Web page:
Description: Far East, Japan, Edo to Meiji periods, ca. 1700 to late 19th century CE. A charming, small boxwood item - a monkey seated atop a lion-like creature (possibly one of the many mythological chimaeras in the Japanese pantheon), with a geometrically-shaped base with a hole through it. This particular netsuke may be a seal netsuke, an ingyo in Japanese, although the seal is not in the form of characters but rather a feather/arrow design. The entire effect of the netsuke is a beautifully ornate figure that has clearly been used. Netsuke have a quality, aji in Japanese, that means they have a smooth surface that is pleasing to touch; patina, through extensive handling and age, enhances aji. This example certainly has that! Size: 0.85" W x 1.75" H (2.2 cm x 4.4 cm)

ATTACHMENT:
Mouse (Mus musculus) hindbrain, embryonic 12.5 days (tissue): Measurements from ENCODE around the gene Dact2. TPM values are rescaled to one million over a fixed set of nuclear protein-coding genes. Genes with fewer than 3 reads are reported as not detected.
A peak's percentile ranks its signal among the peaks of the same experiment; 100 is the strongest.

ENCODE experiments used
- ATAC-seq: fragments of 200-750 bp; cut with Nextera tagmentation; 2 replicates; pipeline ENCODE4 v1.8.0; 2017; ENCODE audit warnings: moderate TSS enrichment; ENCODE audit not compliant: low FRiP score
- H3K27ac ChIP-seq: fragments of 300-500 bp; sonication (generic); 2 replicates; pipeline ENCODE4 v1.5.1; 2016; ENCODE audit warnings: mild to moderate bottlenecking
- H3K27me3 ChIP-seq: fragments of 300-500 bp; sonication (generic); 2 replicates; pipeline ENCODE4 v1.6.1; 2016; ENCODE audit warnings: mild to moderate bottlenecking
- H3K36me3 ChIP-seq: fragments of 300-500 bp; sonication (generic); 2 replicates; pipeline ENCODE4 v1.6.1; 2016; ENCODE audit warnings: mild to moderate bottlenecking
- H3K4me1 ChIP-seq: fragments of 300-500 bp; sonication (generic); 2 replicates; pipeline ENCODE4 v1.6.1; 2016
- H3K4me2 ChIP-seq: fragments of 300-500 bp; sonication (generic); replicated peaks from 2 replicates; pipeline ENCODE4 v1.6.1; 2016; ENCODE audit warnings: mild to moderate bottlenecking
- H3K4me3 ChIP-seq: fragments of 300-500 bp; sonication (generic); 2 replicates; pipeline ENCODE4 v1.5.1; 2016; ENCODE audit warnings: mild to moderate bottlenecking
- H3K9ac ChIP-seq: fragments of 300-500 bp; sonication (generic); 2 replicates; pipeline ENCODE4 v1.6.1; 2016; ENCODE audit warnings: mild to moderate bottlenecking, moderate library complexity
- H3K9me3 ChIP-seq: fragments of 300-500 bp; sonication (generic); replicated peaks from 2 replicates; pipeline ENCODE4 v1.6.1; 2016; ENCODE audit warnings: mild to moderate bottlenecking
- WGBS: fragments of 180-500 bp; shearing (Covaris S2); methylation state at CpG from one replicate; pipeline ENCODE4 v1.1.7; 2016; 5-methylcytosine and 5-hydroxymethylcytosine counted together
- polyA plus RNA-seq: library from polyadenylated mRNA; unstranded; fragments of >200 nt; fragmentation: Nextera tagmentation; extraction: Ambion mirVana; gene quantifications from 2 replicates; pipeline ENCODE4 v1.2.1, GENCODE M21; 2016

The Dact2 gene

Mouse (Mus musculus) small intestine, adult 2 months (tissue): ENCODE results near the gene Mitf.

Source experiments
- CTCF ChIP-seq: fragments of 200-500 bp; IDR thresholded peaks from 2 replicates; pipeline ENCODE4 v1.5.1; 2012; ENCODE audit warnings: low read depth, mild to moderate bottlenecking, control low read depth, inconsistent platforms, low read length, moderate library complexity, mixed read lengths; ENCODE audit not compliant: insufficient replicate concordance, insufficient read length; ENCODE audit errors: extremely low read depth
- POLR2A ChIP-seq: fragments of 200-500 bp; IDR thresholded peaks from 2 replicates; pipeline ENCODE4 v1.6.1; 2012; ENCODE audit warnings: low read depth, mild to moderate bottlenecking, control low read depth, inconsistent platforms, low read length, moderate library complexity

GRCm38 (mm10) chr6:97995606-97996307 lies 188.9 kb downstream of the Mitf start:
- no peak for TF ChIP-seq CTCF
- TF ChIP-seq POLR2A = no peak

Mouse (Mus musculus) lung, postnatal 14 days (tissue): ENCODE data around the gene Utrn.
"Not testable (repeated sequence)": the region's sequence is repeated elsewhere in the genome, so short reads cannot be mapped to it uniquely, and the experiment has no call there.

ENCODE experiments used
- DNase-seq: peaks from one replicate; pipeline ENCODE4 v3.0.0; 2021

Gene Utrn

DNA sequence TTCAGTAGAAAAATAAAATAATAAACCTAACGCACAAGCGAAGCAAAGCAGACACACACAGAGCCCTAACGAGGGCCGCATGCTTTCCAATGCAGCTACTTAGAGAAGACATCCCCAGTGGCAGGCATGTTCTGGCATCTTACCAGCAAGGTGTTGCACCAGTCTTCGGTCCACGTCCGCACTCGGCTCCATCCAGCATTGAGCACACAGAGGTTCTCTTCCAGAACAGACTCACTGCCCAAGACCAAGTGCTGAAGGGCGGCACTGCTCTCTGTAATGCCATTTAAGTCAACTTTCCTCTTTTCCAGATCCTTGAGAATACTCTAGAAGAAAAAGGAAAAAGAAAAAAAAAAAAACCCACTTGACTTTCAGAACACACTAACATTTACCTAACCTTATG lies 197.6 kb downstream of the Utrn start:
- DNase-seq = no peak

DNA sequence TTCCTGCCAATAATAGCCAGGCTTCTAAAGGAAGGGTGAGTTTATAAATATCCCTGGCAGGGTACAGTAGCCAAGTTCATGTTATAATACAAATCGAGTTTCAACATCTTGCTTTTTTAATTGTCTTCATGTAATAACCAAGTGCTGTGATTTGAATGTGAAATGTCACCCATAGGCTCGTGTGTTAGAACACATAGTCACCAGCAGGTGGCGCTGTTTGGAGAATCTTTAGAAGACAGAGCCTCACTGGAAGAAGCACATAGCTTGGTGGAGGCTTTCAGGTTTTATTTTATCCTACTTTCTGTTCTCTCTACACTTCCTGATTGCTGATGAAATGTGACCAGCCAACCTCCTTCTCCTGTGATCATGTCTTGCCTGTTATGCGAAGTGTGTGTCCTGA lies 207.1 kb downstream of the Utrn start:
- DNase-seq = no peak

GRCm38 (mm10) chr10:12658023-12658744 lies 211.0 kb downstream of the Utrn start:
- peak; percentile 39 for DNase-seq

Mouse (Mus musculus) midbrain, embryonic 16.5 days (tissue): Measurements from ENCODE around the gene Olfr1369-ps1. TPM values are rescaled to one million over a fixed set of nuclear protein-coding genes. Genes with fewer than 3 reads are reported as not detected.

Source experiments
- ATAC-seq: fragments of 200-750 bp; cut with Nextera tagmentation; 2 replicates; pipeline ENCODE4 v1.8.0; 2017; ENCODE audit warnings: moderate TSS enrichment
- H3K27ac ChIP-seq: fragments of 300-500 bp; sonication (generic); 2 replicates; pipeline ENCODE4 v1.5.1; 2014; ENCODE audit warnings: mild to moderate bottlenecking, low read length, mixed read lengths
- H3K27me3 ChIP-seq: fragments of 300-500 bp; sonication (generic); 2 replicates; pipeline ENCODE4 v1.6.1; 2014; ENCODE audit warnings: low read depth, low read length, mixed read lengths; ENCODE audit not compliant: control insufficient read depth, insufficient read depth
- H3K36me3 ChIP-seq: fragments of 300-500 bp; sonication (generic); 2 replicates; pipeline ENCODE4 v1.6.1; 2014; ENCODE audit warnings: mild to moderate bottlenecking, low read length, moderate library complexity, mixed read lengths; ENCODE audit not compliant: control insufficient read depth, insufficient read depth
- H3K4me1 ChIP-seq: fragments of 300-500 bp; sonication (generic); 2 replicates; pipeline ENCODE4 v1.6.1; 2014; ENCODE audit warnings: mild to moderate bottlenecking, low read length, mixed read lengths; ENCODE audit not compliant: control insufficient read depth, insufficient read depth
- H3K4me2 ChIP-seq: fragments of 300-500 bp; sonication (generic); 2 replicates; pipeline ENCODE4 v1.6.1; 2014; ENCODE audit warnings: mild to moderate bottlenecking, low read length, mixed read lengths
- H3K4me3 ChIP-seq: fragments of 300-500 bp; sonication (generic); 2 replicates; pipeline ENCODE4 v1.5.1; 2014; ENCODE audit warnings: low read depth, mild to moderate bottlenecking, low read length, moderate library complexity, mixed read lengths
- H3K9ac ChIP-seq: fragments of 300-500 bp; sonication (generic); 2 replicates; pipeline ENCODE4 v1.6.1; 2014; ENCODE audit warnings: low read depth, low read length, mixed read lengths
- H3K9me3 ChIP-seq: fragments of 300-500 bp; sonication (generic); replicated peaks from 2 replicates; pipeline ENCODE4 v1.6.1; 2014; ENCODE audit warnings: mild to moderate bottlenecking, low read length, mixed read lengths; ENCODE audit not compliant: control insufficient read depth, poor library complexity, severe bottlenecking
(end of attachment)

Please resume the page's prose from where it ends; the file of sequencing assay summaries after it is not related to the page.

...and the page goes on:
The netsuke is an example of the art of everyday objects. They are small sculptures designed to be worn so that objects could be suspended from the traditional sash (obi) that wraps around the kimono. They were used to carry purses, smoking accoutrement, and inro, "seal baskets", which held seals and medicines. The netsuke, made with two holes through it, was used as a toggle to stop the cord on which those items were suspended.
Provenance: Ex-private Santa Fe, New Mexico collection
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Condition Report: Slight age wear from use
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